Israel's attorney general announced Thursday he intended to indict Prime Minister Benjamin Netanyahu on charges of bribery, fraud and breach of trust in a decision just weeks ahead of April elections.
The long-awaited announcement will further shake up the turbulent political campaign and threaten Netanyahu's lengthy tenure at the top of Israeli politics.
Attorney General Avichai Mandelblit said in a statement that he intended to charge the premier pending a hearing, where Netanyahu would be given a chance to defend himself before charges are filed.
The announcement comes ahead of April 9 elections in which Netanyahu is facing a tough challenge from a centrist political alliance headed by a respected former military chief of staff, Benny Gantz.
A couple of hours after the announcement, the prime minister dismissed the allegations as a "witch hunt" meant to topple him in a televised speech from his official residence, a campaign banner reading "Netanyahu Strong Right" behind him.
With his opponents calling for him to resign, he said he planned on being prime minister for a long time to come despite the allegations.
"The left knows it cannot beat us at the polling booth, so for the past three years they have been carrying out an unprecedented witch hunt which has one aim: to topple the right-wing government which I lead," he said.
"The main thing was to influence the elections, even if we know that this house of cards will completely collapse after the elections."
'The Nation's Shame'
Netanyahu has been prime minister for a total of around 13 years and he would be on track to surpass founding father David Ben-Gurion as Israel's longest-serving premier should he win in April.
He is not required to step down if indicted, only if convicted with all appeals exhausted.
The Likud had joined a petition filed with the supreme court to stop Mandelblit from announcing his decision before the elections.
The supreme court on Thursday afternoon rejected the petition, paving the way for Mandelblit to proceed with his announcement.
Netanyahu earlier in the day received support from US President Donald Trump, who defended his Israeli ally in remarks after his summit in Hanoi with North Korean leader Kim Jong Un.
"I can say this, he's done a great job as prime minister," Trump said.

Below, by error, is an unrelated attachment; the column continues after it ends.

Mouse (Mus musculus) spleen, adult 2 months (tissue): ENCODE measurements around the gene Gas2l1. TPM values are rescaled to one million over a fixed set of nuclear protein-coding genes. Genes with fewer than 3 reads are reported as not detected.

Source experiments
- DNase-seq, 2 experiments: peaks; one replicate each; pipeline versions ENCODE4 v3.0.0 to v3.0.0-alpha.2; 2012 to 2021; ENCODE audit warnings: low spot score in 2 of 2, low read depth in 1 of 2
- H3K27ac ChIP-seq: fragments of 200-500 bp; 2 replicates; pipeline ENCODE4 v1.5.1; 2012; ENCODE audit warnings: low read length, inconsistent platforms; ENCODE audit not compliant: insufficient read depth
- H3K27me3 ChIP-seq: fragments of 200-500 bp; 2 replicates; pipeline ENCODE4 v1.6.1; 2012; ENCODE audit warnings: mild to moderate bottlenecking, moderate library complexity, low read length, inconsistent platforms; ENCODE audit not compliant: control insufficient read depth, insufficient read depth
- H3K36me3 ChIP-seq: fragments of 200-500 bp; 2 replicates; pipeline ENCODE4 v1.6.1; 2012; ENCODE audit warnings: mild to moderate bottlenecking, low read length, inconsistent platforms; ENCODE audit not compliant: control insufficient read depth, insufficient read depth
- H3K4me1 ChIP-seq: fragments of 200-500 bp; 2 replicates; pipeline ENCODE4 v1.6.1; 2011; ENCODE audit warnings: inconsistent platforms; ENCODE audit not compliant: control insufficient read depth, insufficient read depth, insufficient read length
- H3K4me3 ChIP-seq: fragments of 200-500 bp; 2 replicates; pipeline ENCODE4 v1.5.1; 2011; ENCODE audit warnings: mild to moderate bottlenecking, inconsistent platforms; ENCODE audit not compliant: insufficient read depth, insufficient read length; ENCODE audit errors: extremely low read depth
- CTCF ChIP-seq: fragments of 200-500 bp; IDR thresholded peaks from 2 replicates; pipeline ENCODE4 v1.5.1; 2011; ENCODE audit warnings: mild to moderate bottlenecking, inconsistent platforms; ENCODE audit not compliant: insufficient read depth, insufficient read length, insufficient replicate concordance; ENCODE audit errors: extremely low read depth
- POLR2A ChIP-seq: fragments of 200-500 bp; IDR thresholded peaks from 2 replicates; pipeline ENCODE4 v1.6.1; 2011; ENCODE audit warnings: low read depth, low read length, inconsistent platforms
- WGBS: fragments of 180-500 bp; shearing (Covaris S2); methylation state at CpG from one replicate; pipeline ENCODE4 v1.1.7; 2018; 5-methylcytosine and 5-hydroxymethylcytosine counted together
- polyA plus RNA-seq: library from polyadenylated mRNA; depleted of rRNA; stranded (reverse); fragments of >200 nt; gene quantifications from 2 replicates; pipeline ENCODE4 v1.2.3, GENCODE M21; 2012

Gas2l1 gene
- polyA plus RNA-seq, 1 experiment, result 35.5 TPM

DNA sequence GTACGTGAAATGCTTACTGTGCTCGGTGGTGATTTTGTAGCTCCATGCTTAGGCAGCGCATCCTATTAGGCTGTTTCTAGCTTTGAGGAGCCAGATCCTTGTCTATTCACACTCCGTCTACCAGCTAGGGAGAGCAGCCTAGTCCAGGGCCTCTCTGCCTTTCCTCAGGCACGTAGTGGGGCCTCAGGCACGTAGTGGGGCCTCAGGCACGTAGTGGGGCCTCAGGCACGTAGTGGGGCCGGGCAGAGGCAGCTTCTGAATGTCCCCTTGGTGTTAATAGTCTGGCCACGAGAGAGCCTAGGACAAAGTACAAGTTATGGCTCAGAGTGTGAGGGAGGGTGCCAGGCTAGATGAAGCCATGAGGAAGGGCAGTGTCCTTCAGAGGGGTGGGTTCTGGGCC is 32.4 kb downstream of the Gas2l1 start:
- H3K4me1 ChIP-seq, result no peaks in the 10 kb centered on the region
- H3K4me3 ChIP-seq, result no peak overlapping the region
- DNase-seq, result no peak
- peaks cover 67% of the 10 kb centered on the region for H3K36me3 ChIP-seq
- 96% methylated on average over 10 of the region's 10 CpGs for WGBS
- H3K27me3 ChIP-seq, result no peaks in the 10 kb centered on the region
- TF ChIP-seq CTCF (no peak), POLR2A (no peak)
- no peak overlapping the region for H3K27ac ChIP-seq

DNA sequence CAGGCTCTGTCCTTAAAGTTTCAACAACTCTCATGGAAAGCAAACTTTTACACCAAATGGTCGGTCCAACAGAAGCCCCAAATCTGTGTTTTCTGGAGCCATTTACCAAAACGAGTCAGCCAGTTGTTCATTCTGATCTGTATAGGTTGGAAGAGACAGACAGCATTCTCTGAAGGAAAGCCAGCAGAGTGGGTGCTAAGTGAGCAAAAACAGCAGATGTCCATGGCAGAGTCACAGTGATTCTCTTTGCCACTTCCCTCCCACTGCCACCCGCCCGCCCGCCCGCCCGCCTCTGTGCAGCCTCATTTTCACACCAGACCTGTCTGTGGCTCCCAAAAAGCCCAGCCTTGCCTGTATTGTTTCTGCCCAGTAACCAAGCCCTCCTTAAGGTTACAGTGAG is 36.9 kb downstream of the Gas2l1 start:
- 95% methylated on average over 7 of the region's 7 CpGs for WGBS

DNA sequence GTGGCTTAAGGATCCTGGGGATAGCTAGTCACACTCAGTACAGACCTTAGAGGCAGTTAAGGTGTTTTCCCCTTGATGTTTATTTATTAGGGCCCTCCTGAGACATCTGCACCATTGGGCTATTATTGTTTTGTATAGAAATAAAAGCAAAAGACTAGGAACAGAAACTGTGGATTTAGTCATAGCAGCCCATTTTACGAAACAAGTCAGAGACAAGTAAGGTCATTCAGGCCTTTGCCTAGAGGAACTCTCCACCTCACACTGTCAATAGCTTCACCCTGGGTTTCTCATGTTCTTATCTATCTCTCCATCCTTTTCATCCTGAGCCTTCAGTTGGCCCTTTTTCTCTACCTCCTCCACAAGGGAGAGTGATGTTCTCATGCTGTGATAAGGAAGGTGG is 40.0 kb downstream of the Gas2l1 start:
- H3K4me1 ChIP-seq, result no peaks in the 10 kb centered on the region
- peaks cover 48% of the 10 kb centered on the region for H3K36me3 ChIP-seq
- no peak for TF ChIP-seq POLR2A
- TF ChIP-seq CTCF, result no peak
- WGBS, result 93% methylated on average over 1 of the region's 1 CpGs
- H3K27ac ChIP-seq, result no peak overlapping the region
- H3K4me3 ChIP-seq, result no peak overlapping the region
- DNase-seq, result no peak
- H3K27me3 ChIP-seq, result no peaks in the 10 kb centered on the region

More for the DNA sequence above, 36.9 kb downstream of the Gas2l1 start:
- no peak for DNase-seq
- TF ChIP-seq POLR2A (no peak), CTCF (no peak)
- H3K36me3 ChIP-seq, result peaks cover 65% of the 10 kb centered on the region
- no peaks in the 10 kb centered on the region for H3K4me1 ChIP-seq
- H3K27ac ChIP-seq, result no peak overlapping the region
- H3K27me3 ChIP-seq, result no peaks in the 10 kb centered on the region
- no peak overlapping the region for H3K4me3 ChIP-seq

"He's tough, smart, and strong. He's very defensive, his military has been built up a lot."
Netanyahu later thanked Trump on Twitter, while also citing his relationships with the US leader and Russian President Vladimir Putin as being good for Israel in his televised statement.
But after Mandelblit's announcement, Netanyahu was facing renewed calls to resign.
Gantz, who spoke in a televised statement after the prime minister, said "Mr. Netanyahu, this country is dear to us. I am sure it is dear to you too."
"I am turning to you this evening to display national responsibility and to resign from your post," he said.
Labour party leader Avi Gabbay said "put an end to the nation's shame. Don't wage the battle from the prime minister's residence".
Three Separate Cases
Police have recommended Netanyahu's indictment in three different cases, and he has been questioned by investigators numerous times.
In one case, he is accused of pursuing regulatory benefits allegedly granted to telecommunications firm Bezeq in exchange for positive coverage from a related media company.
The attorney general said he intended to indict Netanyahu, 69, for bribery, fraud and breach of trust in that case.
The case against his wife Sara Netanyahu in that investigation was however dropped.
Another involves Netanyahu allegedly seeking a secret deal with the publisher of Israel's top-selling newspaper Yediot Aharonot to ensure positive coverage in return for pushing forward a law that would have limited the circulation of a rival.
Netanyahu faces fraud and breach of trust charges linked to that investigation.
The third case involves suspicions the premier and his family received luxury gifts such as cigars and champagne from wealthy individuals, including Hollywood producer Arnon Milchan, in exchange for financial or personal favours.
He also faces fraud and breach of trust charges in that case.
The announcement Thursday will give further ammunition to his political opponents.
The agreement to form Gantz's centrist alliance under the name Blue and White -- the colours of the Israeli flag -- had already posed a major challenge to Likud.
Prior to the February 21 unveiling of the alliance, Likud had consistently been comfortably ahead in opinion polls.
Polls since then have shown Gantz's alliance with the most seats, though not nearly enough to win outright and it is unclear if he would be able to assemble enough parties for a coalition.
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